A word to the wise if you’re shopping for a new home: the list price is only a baseline. You’ll want to have a substantial buffer in your budget for a host of additional unseen fees.
This article will help you understand all the associated costs of buying a house so you’re prepared.
Before a lender will approve your mortgage you may be asked to undertake an independent assessment of the property’s value. This helps your lender determine the mortgage amount, calculated as a percentage of the appraised market value. It also lowers the lender’s risk of loss; an appraisal helps confirm that if you default on your payments, the loan could be repaid by selling the property.
2. Home Inspection
This additional expense is in your best interest. If major problems are uncovered, you can ask the seller to fix them as a condition of sale – or walk away if they refuse and the cost of repairs exceeds what you’re willing to invest. Some home buyers choose to opt out of an inspection, but many lenders won’t approve a mortgage unless one has been done.
3. Legal Fees
You’ll need to retain the services of a property lawyer to protect your interests. A legal professional will complete title searches on your behalf, prepare the documents for property purchase as well as mortgage documents, manage the transfer of funds, and register your name on title when the sale is complete.Ω
1. Title Insurance
There’s a growing demand from property investors, mortgage lenders, and auditors for additional protections that lower risk. Title insurance protects you from unforeseen issues that could lead to major trouble including:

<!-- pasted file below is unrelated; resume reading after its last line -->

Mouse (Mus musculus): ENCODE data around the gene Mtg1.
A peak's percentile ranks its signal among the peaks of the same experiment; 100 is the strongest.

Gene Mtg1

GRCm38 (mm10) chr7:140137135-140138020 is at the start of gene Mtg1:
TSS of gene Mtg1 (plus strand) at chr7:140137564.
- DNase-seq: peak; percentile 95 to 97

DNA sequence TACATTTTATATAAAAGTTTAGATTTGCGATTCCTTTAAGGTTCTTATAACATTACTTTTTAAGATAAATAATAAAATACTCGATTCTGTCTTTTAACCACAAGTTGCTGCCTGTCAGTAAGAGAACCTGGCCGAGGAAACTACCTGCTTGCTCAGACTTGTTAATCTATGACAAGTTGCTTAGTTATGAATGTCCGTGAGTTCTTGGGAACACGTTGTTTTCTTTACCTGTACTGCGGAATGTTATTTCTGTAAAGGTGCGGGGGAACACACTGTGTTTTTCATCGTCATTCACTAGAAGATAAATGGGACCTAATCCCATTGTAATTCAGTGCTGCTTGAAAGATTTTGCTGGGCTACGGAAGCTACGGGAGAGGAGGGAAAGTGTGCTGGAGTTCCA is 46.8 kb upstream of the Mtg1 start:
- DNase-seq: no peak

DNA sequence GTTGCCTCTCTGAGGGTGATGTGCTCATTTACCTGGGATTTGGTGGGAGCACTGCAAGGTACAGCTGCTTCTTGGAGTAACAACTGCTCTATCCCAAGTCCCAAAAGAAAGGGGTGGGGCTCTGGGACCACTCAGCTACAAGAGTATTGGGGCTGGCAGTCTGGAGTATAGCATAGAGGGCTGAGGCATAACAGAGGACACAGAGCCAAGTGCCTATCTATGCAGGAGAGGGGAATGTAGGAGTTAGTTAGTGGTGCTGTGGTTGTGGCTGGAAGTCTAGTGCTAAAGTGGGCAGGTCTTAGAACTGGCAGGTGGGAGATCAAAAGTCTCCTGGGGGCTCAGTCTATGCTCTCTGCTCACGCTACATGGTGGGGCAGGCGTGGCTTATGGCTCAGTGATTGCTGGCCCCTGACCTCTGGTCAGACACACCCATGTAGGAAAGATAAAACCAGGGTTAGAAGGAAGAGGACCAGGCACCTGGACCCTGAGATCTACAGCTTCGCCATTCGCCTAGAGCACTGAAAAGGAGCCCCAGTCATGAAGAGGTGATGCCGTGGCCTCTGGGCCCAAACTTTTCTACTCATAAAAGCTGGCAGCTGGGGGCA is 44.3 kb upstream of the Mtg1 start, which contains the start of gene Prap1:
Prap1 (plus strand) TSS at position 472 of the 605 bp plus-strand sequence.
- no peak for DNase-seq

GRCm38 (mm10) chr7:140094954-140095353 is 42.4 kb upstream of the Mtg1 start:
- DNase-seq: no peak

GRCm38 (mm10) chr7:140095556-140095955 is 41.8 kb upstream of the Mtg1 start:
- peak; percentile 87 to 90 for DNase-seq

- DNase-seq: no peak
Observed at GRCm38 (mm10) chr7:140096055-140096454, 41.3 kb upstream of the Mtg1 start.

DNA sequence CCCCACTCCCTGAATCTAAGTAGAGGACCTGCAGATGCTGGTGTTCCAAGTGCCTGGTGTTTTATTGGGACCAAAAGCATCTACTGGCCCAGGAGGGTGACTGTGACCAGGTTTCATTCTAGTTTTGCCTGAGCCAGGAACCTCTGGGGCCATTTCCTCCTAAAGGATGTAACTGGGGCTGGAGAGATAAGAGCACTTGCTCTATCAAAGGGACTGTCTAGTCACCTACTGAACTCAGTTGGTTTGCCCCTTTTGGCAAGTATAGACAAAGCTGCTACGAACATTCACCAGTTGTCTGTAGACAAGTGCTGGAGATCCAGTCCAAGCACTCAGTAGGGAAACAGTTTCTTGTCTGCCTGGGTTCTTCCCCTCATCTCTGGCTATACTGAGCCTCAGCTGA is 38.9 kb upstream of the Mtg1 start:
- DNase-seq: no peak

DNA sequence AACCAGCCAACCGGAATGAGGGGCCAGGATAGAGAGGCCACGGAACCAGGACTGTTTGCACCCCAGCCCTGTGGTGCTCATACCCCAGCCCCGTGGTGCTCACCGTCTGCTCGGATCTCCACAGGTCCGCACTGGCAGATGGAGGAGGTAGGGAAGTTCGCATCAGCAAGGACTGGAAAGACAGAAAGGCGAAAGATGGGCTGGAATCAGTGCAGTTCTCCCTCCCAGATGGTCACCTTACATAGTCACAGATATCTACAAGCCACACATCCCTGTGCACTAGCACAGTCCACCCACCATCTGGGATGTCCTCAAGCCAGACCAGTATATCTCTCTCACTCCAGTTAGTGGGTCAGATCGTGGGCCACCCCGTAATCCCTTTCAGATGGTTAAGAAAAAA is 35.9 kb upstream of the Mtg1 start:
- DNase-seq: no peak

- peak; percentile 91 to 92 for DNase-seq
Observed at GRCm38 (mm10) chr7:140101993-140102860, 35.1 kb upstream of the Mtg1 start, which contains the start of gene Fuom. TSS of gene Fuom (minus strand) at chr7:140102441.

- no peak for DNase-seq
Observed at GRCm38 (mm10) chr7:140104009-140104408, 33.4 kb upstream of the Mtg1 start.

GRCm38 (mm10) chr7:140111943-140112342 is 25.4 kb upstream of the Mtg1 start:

Errors and defects (i.e. in existing surveys or the public registry)
Restitution for unresolved issues with a previous owner
Undisclosed property heirs
Also known as a mortgage indemnity guarantee, this insurance protects the lender if you are unable to make your mortgage payments and/or if the lender has to repossess your home. Mortgage insurance is often a requirement for buyers applying for a high-ratio mortgage.
Also known as property, home owner’s, or house insurance, home insurance protects you from damage or loss to the building as well as your home’s contents. Proof of home insurance is often a condition for mortgage approval and, depending on your agreement, would protect you from loss due to earthquake, fire, flood, and theft.
Property taxes cover infrastructure costs in your community (e.g. road construction and maintenance, traffic lights, sidewalks), recreation, public transportation, and the salaries of your local government employees including police, fire fighters, and city workers. Your portion is based on a property value assessment – so the higher the value of your home, the higher your taxes.
As a home owner you’ll need to pay for your electricity, water and gas usage (and possibly waste collection and recycling). Don’t forget to include internet, phone, and TV hook up – as well as monthly service fees – in your monthly budget.
Moving Day (and beyond)
In addition to hiring a rental truck or moving company, other potential costs could include:
Renovations or repairs
Strata fees (for condominium owners) and
If you’re looking for a way to soften the financial blow of buying a home, talk to your lender.
You may be able to roll your mortgage insurance costs in with your mortgage payments – or qualify for a home equity line of credit to help cover your moving expenses and any required renovations.